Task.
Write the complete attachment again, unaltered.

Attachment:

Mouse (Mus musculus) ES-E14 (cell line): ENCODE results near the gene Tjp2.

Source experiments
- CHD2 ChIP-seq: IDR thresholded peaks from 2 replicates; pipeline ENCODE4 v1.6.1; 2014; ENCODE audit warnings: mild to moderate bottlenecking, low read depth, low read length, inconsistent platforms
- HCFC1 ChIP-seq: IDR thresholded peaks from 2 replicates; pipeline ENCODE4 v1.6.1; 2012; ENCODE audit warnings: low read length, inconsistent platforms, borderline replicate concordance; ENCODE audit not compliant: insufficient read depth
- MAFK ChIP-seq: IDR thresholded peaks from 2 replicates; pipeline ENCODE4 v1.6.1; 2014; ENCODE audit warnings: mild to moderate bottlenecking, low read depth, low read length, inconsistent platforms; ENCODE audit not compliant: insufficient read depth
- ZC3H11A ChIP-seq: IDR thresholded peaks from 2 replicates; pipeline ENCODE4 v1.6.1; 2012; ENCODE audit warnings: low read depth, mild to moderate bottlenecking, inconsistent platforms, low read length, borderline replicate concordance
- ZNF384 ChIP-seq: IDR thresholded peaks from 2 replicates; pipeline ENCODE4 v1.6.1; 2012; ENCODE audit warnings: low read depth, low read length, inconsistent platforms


Mouse (Mus musculus) ES-E14 (cell line): ENCODE results near the gene Tjp2.

Source experiments
- CHD2 ChIP-seq: IDR thresholded peaks from 2 replicates; pipeline ENCODE4 v1.6.1; 2014; ENCODE audit warnings: mild to moderate bottlenecking, low read depth, low read length, inconsistent platforms
- HCFC1 ChIP-seq: IDR thresholded peaks from 2 replicates; pipeline ENCODE4 v1.6.1; 2012; ENCODE audit warnings: low read length, inconsistent platforms, borderline replicate concordance; ENCODE audit not compliant: insufficient read depth
- MAFK ChIP-seq: IDR thresholded peaks from 2 replicates; pipeline ENCODE4 v1.6.1; 2014; ENCODE audit warnings: mild to moderate bottlenecking, low read depth, low read length, inconsistent platforms; ENCODE audit not compliant: insufficient read depth
- ZC3H11A ChIP-seq: IDR thresholded peaks from 2 replicates; pipeline ENCODE4 v1.6.1; 2012; ENCODE audit warnings: low read depth, mild to moderate bottlenecking, inconsistent platforms, low read length, borderline replicate concordance
- ZNF384 ChIP-seq: IDR thresholded peaks from 2 replicates; pipeline ENCODE4 v1.6.1; 2012; ENCODE audit warnings: low read depth, low read length, inconsistent platforms